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Pediatrics - Common Cold 

Introduction
Colds are a very common medical condition.  There are over two hundred viruses that can cause the common cold.  The viruses are easily transmitted from person to person.  Coughing, sneezing, a sore throat, and a runny nose are typical cold symptoms.  There is no cure for the common cold.  Symptoms may be relieved with rest, over-the-counter medications, and by drinking plenty of fluids. 

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Anatomy
A cold virus can affect your child's upper respiratory system.  The upper respiratory system includes the ears, nose, and throat.  A mucus membrane lines the nose and secretes mucus that filters germs and dust when your child breathes.  The sinuses are behind your child's nose and in the bones of your child's head and face.  Sinuses are filled with air and are also lined with a mucus membrane.

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Causes
Colds are very common.  A cold is contagious; meaning it can be passed from one person to another.  A cold develops when a cold virus comes in contact with the lining inside of the nose.  The cold virus multiplies in the warm moist environment.  In turn, your child's body produces white blood cells to fight the cold virus.  Not only do white blood cells combat the virus, but they also cause the symptoms of a cold.
 
The cold virus can be spread from person to person.  When a person sneezes or coughs, mucus drops containing the virus float in the air.  Your child can catch a cold by breathing in the virus.  However, colds are most frequently transmitted by hand to hand contact or by touching a surface that the virus is on and then touching the nose or eyes.

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Symptoms
A runny nose, nasal congestion, and sneezing are classic symptoms of the common cold.  Colds can cause coughing, headache, sinus congestion, and a sore throat.  A common cold usually lasts from seven to ten days.

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Diagnosis
You usually do not need to contact a doctor if your child's cold symptoms are mild to moderate.  If your child experiences severe symptoms or if your child's cold lasts a long time, you should contact your doctor.  Your doctor will examine your child's ears, nose, and throat and determine if the symptoms are the result of other conditions.

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Treatment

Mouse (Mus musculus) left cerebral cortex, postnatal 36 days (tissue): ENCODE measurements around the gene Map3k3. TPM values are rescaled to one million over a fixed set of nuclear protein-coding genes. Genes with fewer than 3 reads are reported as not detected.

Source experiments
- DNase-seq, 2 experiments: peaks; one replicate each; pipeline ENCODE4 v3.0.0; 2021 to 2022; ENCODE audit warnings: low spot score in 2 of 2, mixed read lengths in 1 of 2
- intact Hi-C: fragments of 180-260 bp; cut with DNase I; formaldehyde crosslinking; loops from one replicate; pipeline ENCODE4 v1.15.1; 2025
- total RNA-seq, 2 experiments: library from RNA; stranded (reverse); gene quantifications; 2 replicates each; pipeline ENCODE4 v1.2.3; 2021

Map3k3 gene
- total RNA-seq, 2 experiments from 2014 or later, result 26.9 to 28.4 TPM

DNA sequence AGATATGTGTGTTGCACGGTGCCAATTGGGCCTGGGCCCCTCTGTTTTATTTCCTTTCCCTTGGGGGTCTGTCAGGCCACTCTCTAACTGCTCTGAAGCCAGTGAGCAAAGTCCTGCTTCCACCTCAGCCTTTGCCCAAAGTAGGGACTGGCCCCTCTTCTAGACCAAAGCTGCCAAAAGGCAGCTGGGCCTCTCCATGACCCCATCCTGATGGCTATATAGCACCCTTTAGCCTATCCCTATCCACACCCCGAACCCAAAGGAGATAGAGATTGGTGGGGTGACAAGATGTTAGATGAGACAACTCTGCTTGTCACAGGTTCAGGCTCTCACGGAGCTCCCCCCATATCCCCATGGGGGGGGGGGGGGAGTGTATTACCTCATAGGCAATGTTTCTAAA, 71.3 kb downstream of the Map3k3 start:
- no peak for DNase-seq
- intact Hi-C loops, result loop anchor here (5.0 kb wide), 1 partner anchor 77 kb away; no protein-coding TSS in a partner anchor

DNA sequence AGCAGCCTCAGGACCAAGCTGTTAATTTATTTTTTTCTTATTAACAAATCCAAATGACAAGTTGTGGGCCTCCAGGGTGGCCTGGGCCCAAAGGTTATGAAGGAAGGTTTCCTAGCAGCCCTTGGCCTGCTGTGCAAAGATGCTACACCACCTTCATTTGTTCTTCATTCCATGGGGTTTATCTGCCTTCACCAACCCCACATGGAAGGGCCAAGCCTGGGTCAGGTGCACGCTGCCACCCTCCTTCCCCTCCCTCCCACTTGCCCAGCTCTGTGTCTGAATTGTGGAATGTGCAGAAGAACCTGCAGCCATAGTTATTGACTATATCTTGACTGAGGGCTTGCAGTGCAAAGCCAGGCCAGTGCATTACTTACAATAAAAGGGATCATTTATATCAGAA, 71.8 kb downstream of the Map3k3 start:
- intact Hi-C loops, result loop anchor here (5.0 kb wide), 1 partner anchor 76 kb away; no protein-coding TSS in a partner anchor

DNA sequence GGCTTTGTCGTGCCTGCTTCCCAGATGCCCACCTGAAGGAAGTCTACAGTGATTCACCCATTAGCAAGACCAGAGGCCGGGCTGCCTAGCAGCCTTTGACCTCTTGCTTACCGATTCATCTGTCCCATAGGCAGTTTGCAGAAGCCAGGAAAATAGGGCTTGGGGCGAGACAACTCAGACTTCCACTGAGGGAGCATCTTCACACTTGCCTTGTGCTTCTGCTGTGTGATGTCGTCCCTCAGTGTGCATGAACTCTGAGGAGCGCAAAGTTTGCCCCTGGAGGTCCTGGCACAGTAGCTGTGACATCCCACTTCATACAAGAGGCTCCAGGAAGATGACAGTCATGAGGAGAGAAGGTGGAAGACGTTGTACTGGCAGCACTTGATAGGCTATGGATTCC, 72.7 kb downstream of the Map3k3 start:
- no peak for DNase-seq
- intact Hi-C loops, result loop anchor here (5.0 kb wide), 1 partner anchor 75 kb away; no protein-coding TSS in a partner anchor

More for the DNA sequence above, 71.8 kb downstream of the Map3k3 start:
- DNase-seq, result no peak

There is no cure for the common cold.  Your child should drink plenty of fluids and get plenty of rest.  You can ease your child's symptoms with over-the-counter cold medications.  Prescription antibiotic medications do not work on cold viruses.

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Prevention
Your child can prevent colds with thorough frequent hand washing.  Your child should avoid touching his or her eyes or nose when he or she is around people that have colds.  Disinfect shared surfaces, such as toys, sports equipment, telephones, keyboards, counter tops, doorknobs, and facet handles.  Use disposable paper towels instead of shared fabric hand towels.  Your child should wear gloves during the winter and when on public transportation.
 

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Am I at Risk

Is My Child at Risk?

Certain situations may place your child at a higher risk for contracting a cold.  Essentially, the more people your child is around the more likely your child is to catch a cold.  Being near people with colds that cough, sneeze, and blow their noses increases your child's risk.  Cold incidences increase during the winter months or rainy season when people spend more time indoors.

Children in daycare facilities and school classrooms are vulnerable to catching a cold.  Teach your children to wash their hands frequently and thoroughly.  It is helpful to disinfect shared toys and commonly used items.  Children that play team sports are also susceptible to colds.  Your child should wash their hands after playing or using shared sports equipment.  Sports equipment should be disinfected after use.

Your child is at a higher risk of contracting colds if he or she touches public items, such as grocery carts, phones, keyboards, and bus or subway railings.  Shaking hands with a person that has a cold increases your child's risk of catching a cold.

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Complications
You should contact your doctor if your child's cold symptoms do not improve after about seven days.  One exception is a dry cough which may last up to a month after symptoms begin.  You should contact your doctor if your child experiences difficulty breathing or severe symptoms.  The elderly and people with serious medical conditions may need to be monitored by their doctors if they get a cold. 

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This information is intended for educational and informational purposes only. It should not be used in place of an individual consultation or examination or replace the advice of your health care professional and should not be relied upon to determine diagnosis or course of treatment.

The iHealthSpot patient education library was written collaboratively by the iHealthSpot editorial team which includes Senior Medical Authors Dr. Mary Car-Blanchard, OTD/OTR/L and Valerie K. Clark, and the following editorial advisors: Steve Meadows, MD, Ernie F. Soto, DDS, Ronald J. Glatzer, MD, Jonathan Rosenberg, MD, Christopher M. Nolte, MD, David Applebaum, MD, Jonathan M. Tarrash, MD, and Paula Soto, RN/BSN. This content complies with the HONcode standard for trustworthy health information. The library commenced development on September 1, 2005 with the latest update/addition on April 13th, 2016. For information on iHealthSpot’s other services including medical website design, visit www.iHealthSpot.com.